The Swerve: A Lesson in Hazard Avoidance

Apr 17, 2014 View Comments by

The Swerve: A Lesson in Hazard Avoidance

An estimated 100,000 motorcyclists walked through the gates of the 2014 Arizona Bike Week event in Scottsdale earlier this month. Black leather, burnouts, and body art abounded throughout the expansive WestWorld venue. Thankfully, there were also ample opportunities for attendees to improve and enhance their skill and knowledge as riders. The majority of these learning experiences were offered by Team Arizona, a motorcyclist training and safety organization.

I attended several of the teaching demonstrations put on at the event. This first installment will focus on Team Arizona’s presentation on avoiding mid-road obstacles.

Hazard Avoidance / the Swerve:
Bill Seltzer, the “voice” of the exhibit, began this segment with a question. “What is the first thing most riders do when approaching a road hazard?” The choral response of the crowd was “brake.” While Seltzer agreed that braking was critical in many situations, he continued that an abrupt stop in the roadway makes a motorcyclist a sitting target for other vehicles approaching from the rear. He also contended that research shows that when traveling at over 18 mile per hour, a non-braking swerve may be more effective than braking to avoid a car-size road obstacle. The Team Arizona definition of swerve is, “Two consecutive turns or counter steers; one to evade an obstacle followed immediately by another to regain original direction.”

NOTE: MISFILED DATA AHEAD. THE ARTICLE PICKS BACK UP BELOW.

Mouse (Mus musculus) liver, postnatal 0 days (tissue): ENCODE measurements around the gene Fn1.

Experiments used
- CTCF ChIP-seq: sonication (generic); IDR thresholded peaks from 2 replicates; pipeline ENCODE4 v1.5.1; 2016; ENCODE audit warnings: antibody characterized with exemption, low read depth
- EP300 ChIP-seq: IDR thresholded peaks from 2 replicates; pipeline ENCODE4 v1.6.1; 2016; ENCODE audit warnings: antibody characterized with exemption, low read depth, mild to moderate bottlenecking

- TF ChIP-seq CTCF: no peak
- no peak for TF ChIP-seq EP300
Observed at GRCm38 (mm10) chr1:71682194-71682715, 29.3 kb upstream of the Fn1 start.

After Seltzer’s introduction was a discussion and demonstration of proper swerve technique. Here are the rules of the proper hazard avoidance swerve:

The Swerve: A Lesson in Hazard AvoidanceBody Positioning:
The first rule presented and shown was keeping the motorcycle lean independent of the rider’s body lean. The Team Arizona rider showcased keeping the torso as upright as possible when undertaking the swerve. Seltzer stressed that this allows the motorcycle to lean quickly and change direction rapidly.

The instructors preached not to apply the brakes unless there is ample time and space before the first counter steer. Braking while in the actual swerve maneuver is a recipe for total loss of control.

Throttle Control:
Keeping a smooth, steady throttle to prevent traction loss was another teaching point in the demonstration. Traction is pushed to the limit in a swerve and abrupt or choppy throttle actions increase the risk of tire slide and loss of grip.

Vision Considerations:
Focusing vision away from the hazard is a key element in the swerve technique. Moving the eyes away from the obstacle prevents target fixation and the tendency to steer where one is looking.

A key point of instruction in this presentation was that motorcyclists need to break habits we have formed as car drivers. While in a car, braking would be the primary response to an obstacle in the road. According to Team Arizona, a motorcyclist should think “swerve” first.

Watch for the second blog in this series, which will focus on more of what Team Arizona had to teach at Arizona Bike Week.

Team Arizona can be reached at

Text and photos by Tim Kessel


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